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I’ve had an epiphany: I’m not entering my children in the summer reading challenge at our library this year.  There’s a number of reasons, from my forgetting that it had started until two weeks in, to the fact that the theme just isn’t grabbing me, to the memory of the carpal tunnel I suffered from last summer as I wrote out all of their dictated impressions of the books I read to them.   The main reason though is that I just can’t bring myself to do it because it occurs to me that the only way to win this competition (or challenge or whatever you want to call it) is to read a ton, and I do mean a ton, of books.  Sounds like a good thing, right?  Allow me to explain why it is not.

Last summer, the littles each got credited with 75 books.  That’s a lot, considering the oldest was 7 and the youngest was just 3.  76 books each.  And last year, I was really excited about it.  This year?  Not so much.  I’ve realized that in my eagerness to have my children participate in something, I lost sight of my beliefs on education.  I was so busy having fun with them and working towards our goal that, even though I was a little bit more discerning about the books being brought home for the most part, by the end, were were counting just about everything we read.   That’s a problem for me.  It isn’t a problem for the challenge, because it’s allowed in the rules, and I guess that’s the real problem: Reading is morally neutral.

I repeat: Reading is morally neutral.   Got it?

It is not a good in and of itself.  It is only good if what it being read is beneficial to the person, either in its content, or at the least in its ability to help one improve one’s reading skills.  Some of the books we read rushed through last summer were quite good, on both counts.  Some were good only in the content, which is the more important aspect in my opinion.  And some, well, some were just not good.  They weren’t bad, per se.  They were just common.  Some of them had nothing to recommend them other than their short length and lack of anything overtly bad.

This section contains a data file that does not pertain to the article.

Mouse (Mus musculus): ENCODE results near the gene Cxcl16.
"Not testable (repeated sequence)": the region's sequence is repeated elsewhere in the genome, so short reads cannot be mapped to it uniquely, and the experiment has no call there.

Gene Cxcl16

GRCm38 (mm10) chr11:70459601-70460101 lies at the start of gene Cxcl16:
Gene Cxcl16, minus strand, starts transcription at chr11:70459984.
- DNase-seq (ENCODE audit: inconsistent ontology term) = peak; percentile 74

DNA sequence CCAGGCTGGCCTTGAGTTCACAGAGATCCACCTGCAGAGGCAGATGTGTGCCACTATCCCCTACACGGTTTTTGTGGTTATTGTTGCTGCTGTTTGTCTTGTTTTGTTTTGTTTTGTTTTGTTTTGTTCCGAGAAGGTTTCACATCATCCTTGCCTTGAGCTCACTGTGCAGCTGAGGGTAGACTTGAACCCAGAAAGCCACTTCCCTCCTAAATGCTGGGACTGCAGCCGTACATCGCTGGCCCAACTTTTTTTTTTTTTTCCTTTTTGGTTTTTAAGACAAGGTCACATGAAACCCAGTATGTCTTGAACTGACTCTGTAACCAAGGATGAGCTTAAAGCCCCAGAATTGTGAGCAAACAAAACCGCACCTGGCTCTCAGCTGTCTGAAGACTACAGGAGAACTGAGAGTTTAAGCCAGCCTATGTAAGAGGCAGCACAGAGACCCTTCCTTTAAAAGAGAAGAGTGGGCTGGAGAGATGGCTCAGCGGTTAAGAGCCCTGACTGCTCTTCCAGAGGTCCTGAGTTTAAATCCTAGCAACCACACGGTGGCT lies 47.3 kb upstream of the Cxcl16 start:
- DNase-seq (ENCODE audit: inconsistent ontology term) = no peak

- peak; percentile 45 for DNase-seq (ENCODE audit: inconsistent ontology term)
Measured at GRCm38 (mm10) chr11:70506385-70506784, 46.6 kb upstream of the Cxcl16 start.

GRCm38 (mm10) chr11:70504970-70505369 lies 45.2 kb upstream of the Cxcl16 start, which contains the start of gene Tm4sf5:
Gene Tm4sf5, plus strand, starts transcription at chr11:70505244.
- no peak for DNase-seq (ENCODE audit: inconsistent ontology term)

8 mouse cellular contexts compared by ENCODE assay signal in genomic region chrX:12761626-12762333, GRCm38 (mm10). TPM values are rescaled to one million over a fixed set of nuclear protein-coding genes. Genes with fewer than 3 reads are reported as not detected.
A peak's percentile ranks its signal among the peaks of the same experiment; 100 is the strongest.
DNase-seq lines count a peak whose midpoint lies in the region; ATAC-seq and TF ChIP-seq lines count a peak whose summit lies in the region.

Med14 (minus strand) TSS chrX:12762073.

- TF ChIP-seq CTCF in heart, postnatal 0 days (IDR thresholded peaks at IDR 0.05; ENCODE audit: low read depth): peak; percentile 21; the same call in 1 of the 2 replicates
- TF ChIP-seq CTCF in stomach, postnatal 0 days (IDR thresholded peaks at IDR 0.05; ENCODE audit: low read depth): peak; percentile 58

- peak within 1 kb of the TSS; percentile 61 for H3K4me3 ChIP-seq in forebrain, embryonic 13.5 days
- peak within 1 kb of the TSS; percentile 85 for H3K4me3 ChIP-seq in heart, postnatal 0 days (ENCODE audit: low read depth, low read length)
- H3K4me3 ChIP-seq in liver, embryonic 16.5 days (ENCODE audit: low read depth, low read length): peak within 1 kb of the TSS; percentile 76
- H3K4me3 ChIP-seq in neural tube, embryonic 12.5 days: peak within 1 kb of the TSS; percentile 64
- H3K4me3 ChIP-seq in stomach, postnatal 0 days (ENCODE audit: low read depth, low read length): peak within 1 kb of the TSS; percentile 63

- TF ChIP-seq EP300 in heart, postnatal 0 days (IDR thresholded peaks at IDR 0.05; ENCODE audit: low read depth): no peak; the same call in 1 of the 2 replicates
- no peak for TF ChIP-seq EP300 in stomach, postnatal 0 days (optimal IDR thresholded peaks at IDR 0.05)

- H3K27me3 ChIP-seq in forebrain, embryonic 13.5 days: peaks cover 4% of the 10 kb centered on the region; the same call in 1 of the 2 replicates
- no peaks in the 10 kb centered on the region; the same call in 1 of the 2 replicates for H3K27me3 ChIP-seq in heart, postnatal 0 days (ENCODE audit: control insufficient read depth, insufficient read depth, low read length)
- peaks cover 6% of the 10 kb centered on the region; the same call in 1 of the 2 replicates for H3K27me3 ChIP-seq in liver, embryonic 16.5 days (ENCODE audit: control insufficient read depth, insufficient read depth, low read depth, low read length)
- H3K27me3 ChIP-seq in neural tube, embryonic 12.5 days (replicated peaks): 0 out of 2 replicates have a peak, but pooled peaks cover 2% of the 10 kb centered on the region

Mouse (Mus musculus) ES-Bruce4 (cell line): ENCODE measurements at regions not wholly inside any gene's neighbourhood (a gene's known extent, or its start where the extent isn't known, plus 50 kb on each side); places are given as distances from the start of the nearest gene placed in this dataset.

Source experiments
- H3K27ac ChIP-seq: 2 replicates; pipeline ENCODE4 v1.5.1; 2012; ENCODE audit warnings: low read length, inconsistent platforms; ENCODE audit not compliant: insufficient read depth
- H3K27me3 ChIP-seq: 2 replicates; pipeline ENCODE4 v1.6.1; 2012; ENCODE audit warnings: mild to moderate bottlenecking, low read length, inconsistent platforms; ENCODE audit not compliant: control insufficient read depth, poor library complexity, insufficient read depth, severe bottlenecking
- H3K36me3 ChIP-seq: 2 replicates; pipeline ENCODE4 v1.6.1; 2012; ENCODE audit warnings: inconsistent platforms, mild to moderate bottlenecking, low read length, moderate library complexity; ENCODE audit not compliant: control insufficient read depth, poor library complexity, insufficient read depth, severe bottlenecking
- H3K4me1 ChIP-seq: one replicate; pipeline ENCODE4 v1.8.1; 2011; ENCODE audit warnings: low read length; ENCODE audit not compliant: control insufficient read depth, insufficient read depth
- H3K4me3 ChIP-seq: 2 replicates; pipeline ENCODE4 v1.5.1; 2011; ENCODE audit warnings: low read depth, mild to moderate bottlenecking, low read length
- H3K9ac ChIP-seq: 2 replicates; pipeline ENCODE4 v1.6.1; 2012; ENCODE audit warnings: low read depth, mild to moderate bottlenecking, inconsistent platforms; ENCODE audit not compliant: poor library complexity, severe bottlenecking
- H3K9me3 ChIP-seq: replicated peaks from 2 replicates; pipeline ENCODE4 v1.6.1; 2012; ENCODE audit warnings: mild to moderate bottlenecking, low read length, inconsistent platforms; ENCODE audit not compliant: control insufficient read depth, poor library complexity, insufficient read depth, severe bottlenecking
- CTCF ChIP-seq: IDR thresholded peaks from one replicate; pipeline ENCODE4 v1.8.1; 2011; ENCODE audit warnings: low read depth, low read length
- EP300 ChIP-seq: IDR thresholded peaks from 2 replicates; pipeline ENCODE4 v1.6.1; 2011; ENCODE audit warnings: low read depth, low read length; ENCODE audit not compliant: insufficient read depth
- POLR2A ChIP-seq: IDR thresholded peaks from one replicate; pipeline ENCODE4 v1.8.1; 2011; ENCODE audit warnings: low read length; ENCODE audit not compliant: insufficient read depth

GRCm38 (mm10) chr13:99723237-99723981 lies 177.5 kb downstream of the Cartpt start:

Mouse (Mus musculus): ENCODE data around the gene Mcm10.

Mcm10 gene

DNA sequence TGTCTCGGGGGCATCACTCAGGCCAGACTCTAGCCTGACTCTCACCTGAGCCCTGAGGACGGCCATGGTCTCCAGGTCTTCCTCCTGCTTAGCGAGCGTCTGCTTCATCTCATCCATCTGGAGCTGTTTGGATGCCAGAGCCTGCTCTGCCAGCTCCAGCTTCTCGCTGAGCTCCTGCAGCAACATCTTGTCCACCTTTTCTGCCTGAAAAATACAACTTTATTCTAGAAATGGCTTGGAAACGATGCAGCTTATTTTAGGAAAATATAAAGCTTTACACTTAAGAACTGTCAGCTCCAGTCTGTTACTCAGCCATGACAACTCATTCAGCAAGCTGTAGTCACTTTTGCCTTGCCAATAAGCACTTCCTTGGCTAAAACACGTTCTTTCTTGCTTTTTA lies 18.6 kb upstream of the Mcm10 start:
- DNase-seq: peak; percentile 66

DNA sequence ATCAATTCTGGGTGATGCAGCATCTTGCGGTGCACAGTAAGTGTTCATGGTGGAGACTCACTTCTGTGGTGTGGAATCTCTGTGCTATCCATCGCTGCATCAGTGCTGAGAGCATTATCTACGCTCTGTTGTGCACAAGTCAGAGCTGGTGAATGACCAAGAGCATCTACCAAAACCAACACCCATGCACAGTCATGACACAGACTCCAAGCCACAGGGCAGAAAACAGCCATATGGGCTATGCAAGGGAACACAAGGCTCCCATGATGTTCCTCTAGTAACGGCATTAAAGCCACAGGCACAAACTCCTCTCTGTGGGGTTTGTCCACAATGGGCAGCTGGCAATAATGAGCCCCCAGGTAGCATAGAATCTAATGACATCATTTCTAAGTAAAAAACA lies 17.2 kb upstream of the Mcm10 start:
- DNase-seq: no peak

I don’t want to do this again.  I refuse to do this again.

I want what my children read to have meaning, to teach them, to not clutter their mind’s with rubbish that only serves to take up space in their little heads and add another mark to their challenge tally.  I want them to understand what good literature is so that they can learn to recognize it on their own when I’m not there to tell them, “No, sweetie, we aren’t getting that book because it’s not worth the effort it would take to carry it out of the library.”  I want them to read good things and to learn to love reading good things.

This summer, I’m going to have my children read and I’m going to read to them.  I will most likely have them keep a log of what has been read, with a couple of lines or an illustration to accompany each book entered.  I will check my own need for recognition in order that they may learn to recognize and love the well-written word.  I will not participate for participation’s sake.

I will READ,a  lot, of GOOD books.  Who’s with me?!

(Was the exclamation point too much?  It’s too much isn’t it?  Oh well.)

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